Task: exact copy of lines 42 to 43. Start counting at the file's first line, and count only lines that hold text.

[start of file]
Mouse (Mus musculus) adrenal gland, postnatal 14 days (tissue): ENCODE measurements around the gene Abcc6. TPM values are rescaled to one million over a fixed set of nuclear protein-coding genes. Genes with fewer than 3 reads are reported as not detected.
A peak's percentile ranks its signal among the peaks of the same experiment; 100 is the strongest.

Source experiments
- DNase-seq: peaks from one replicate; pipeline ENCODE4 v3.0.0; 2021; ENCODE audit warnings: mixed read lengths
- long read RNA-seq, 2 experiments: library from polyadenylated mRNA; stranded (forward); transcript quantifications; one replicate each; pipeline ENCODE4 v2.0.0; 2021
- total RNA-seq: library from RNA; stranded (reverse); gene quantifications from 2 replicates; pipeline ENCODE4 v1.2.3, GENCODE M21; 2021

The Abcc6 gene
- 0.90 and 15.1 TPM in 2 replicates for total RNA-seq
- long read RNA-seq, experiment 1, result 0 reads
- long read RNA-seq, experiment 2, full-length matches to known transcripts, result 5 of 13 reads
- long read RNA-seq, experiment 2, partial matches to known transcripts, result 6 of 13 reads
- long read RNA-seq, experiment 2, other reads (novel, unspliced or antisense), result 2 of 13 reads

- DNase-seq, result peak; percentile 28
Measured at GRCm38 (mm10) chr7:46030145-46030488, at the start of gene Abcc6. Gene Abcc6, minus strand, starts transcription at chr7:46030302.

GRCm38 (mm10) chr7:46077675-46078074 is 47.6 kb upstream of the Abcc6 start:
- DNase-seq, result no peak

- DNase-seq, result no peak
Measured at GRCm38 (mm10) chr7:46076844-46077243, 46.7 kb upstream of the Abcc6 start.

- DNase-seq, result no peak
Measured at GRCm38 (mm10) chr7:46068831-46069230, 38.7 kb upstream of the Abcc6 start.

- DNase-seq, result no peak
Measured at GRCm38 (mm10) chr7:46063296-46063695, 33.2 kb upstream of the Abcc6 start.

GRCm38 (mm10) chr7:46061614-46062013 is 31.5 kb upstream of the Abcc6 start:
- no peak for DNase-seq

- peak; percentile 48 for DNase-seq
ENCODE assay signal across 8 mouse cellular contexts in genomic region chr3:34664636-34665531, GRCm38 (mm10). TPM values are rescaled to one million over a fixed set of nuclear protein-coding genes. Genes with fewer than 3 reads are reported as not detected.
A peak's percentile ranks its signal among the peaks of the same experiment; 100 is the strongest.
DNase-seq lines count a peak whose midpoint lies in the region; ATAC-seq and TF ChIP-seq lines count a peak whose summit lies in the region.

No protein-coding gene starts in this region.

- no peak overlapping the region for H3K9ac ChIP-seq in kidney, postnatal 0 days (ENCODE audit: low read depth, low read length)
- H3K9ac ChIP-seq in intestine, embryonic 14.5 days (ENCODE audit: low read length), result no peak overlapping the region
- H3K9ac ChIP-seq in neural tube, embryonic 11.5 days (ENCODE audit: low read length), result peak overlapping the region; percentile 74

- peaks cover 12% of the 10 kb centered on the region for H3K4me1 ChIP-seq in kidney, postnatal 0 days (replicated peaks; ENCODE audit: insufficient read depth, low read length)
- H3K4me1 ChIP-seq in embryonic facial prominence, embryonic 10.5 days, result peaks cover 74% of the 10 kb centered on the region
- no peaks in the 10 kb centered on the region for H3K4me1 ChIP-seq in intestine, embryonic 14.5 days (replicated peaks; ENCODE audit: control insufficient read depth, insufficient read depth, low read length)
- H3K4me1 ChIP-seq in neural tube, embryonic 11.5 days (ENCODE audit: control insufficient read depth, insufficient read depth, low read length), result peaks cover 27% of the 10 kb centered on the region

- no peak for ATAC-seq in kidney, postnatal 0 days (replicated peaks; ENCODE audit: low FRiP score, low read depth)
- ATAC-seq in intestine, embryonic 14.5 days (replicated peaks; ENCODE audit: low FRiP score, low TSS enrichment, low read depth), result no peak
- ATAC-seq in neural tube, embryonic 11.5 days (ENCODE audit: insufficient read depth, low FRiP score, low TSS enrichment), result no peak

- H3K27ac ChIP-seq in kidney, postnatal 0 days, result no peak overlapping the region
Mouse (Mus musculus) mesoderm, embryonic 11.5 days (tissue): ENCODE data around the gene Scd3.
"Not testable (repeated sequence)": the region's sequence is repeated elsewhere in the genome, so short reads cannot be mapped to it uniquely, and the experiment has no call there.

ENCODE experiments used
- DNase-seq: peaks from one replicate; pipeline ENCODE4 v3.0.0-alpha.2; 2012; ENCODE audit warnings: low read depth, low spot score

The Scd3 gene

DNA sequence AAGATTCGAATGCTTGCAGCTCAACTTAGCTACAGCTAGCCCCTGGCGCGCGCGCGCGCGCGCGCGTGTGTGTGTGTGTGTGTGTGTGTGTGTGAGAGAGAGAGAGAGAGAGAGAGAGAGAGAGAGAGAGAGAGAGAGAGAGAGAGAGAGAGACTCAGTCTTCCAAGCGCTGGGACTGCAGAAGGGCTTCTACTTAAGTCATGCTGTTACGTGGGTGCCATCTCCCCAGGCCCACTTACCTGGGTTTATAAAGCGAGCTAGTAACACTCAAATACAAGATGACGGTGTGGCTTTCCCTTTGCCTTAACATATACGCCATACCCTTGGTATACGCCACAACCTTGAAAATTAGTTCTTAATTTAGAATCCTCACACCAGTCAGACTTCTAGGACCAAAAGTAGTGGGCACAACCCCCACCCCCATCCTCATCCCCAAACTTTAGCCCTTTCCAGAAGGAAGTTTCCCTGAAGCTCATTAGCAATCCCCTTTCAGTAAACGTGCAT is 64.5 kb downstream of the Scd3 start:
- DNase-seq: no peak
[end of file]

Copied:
"Not testable (repeated sequence)": the region's sequence is repeated elsewhere in the genome, so short reads cannot be mapped to it uniquely, and the experiment has no call there.

ENCODE experiments used